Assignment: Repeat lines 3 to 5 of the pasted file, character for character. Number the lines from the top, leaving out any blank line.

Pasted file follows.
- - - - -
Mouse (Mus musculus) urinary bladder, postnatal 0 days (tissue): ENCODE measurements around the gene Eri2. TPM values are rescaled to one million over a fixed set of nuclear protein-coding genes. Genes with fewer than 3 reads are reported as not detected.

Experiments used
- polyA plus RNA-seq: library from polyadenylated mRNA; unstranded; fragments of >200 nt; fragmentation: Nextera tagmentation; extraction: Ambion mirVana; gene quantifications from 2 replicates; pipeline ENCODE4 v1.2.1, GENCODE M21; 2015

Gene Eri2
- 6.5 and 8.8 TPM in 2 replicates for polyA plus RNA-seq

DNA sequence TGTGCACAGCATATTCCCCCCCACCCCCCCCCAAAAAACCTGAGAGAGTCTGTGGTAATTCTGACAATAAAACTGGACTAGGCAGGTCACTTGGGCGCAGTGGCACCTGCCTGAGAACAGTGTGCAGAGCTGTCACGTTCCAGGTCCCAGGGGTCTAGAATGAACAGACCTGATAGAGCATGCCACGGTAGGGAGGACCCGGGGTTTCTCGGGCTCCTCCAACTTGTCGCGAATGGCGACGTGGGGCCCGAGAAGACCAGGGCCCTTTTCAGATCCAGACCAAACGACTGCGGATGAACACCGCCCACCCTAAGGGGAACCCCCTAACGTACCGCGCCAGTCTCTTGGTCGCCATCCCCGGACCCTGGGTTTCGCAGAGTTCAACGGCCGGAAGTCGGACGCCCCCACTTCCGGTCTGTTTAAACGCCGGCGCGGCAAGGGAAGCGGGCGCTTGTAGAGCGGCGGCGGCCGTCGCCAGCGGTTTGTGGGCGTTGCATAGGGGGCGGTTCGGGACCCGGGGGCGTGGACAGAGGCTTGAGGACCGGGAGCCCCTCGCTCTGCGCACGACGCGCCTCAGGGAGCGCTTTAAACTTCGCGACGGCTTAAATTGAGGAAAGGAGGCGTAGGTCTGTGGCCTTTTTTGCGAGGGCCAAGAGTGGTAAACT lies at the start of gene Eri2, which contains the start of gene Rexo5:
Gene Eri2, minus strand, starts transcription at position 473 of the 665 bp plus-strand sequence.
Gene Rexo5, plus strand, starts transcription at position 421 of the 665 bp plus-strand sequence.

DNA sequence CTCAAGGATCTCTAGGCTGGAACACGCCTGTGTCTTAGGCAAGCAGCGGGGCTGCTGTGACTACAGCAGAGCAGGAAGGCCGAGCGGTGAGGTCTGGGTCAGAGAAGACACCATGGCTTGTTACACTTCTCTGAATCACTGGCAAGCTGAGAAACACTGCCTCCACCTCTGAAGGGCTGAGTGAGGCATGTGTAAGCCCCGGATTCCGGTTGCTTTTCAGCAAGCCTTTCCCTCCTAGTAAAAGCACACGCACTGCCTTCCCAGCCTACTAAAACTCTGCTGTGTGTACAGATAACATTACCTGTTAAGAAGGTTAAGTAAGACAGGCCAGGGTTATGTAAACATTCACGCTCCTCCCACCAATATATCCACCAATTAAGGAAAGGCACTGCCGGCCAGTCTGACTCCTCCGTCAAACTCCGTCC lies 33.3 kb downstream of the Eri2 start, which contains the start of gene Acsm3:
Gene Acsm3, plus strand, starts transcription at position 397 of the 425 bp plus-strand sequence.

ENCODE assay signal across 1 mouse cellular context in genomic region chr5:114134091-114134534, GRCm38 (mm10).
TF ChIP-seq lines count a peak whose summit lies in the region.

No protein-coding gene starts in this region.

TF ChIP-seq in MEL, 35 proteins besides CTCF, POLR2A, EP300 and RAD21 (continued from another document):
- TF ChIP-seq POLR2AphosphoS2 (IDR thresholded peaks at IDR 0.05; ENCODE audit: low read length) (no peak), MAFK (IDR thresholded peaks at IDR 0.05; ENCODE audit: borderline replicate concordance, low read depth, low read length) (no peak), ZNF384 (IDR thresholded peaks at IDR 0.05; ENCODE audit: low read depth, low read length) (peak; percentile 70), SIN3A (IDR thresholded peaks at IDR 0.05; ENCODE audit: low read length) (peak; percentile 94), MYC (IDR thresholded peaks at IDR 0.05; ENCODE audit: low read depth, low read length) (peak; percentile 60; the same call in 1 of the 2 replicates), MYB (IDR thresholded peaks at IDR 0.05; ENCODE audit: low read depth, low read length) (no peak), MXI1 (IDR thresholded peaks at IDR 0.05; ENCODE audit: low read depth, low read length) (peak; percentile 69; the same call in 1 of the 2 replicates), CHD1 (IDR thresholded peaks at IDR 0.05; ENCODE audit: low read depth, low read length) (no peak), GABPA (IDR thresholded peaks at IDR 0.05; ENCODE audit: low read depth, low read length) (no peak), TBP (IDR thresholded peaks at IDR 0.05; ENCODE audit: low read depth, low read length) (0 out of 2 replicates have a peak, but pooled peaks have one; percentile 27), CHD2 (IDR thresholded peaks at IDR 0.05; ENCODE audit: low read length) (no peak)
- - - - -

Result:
- polyA plus RNA-seq: library from polyadenylated mRNA; unstranded; fragments of >200 nt; fragmentation: Nextera tagmentation; extraction: Ambion mirVana; gene quantifications from 2 replicates; pipeline ENCODE4 v1.2.1, GENCODE M21; 2015

Gene Eri2
- 6.5 and 8.8 TPM in 2 replicates for polyA plus RNA-seq